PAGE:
Greetings SFGC Community,
I zoomed through Geneva, Switzerland, last weekend, world center of such soothing things as World Peace, Great Chocolate, and the International Red Cross. Also, I learned, home of the early 20th-century League of Nations’ International Committee on Intellectual Cooperation, which included—in addition to such towering minds as Albert Einstein and Thomas Mann—the beloved composer Bela Bartok, whose choral music for young people is so loved by so many of us choristers, young and old.
Geneva also houses the largest particle physics laboratory in the world, CERN, and so it was appropriate that I found myself hard at work there writing music for the “Cloud Chamber Bowls,” a whimsical percussion instrument created from Pyrex carboys used in Radiation labs like CERN to trace the paths of subatomic particles by eccentric Northern California composer, theorist, and instrument-builder Harry Partch, whose passionate advocacy for microtonal music made him a total anomaly in his time (he was most active in the 50’s and 60’s). I first became interested in his music around 15 years ago, and went looking for recordings of his music. I remember coming home with a new Partch CD once, unwrapping it and seeing my own father’s name on the list of musicians, playing something called the “Chromolodeon” (as you can see, Partch’s hand-built instruments have famously whimsical names, like "Blo-boy", "Boo" or, my favorite, and a kind of mix-’n-match combo of multiple other instruments, the "Spoils of War").
Writing for these strange beasts is especially challenging because they are “microtonal,” which means that the notes they play are, for the most part, not actually notes you would find on the piano. In fact, Harry Partch used a scale that had 43 notes to the octave! I got a chance to read his book that explains it all (somewhat…), and now I’m here in SoCal, where chorister Emma MacKenzie and I are spending the weekend in rehearsals with Charlie Otte and the cast for Episode 7 of my TV opera Vireo, which will feature four of these instruments in action. Emma has been cast in the role of Caroline, the mysterious twin sister of Vireo herself—two girls caught between three centuries, communing with visions and spirits. Congratulations Emma! We will all be having our first hands-on encounter with the strange microtonal instruments that are curated lovingly by the LA-based group Partch, one of only three ensembles in the world that boast a comprehensive collection of Partch instruments, and the musicians who have figured out how to play them.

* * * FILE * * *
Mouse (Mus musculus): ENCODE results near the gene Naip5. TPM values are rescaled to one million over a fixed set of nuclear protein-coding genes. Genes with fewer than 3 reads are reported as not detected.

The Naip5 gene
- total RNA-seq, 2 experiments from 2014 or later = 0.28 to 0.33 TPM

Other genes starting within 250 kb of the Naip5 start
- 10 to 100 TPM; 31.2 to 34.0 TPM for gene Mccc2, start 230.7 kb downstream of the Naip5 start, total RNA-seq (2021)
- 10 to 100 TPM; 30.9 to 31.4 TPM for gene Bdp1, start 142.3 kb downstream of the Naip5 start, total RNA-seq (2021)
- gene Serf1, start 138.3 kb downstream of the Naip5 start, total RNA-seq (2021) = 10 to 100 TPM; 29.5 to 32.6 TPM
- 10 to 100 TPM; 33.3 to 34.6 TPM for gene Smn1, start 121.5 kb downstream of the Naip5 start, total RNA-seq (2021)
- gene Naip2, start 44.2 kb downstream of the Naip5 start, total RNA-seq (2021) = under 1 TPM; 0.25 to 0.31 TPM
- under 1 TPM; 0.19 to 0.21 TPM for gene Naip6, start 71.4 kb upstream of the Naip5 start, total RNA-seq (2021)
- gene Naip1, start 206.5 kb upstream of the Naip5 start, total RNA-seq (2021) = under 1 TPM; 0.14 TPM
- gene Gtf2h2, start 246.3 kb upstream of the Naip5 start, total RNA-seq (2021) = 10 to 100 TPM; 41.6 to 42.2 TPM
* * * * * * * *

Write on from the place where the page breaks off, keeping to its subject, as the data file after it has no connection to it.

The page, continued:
Listen to this Marimba that has been tuned to his 43-note scale.
Does it have a melody? Can you write melodies if you don’t have the notes of the piano scale? Can you hum them? Later he uses this same music in a bigger texture.
Can you hear the Marimba melody in there? How can you recognize it? Is it just the sound of the instrument, or does your ear recognize the melody as a melody?
Partch’s 43-note scale, by the way, is his own system built around what is called “just intonation,” a system that is not at all new or experimental, as it turns out. Long before the piano was invented, harpsichords and other early instruments used all kinds of different tunings—none of them used equal distances between the keys, (or “equal temperament”) like the piano does! In fact, equal temperament hadn’t been invented yet. Wonder what this sounds like? Take a listen to these three different versions of Pachelbel’s “Canon," each in a different tuning system:
[embed]https://youtu.be/d2I1zNw2w-c[/embed] The first and second versions (the second starts at 3:55) use the kind of tuning systems that might have been used in the time of Pachelbel, or Bach, or many of the most beloved Baroque and early Classical composers. Only the last version uses the actual pitches you would find on a piano (starting at 7:50). Can you hear the difference? Which one do you like the best? Do the first two sound at all like Harry Partch? Why or why not?
Back to work—the Chromolodeon beckons!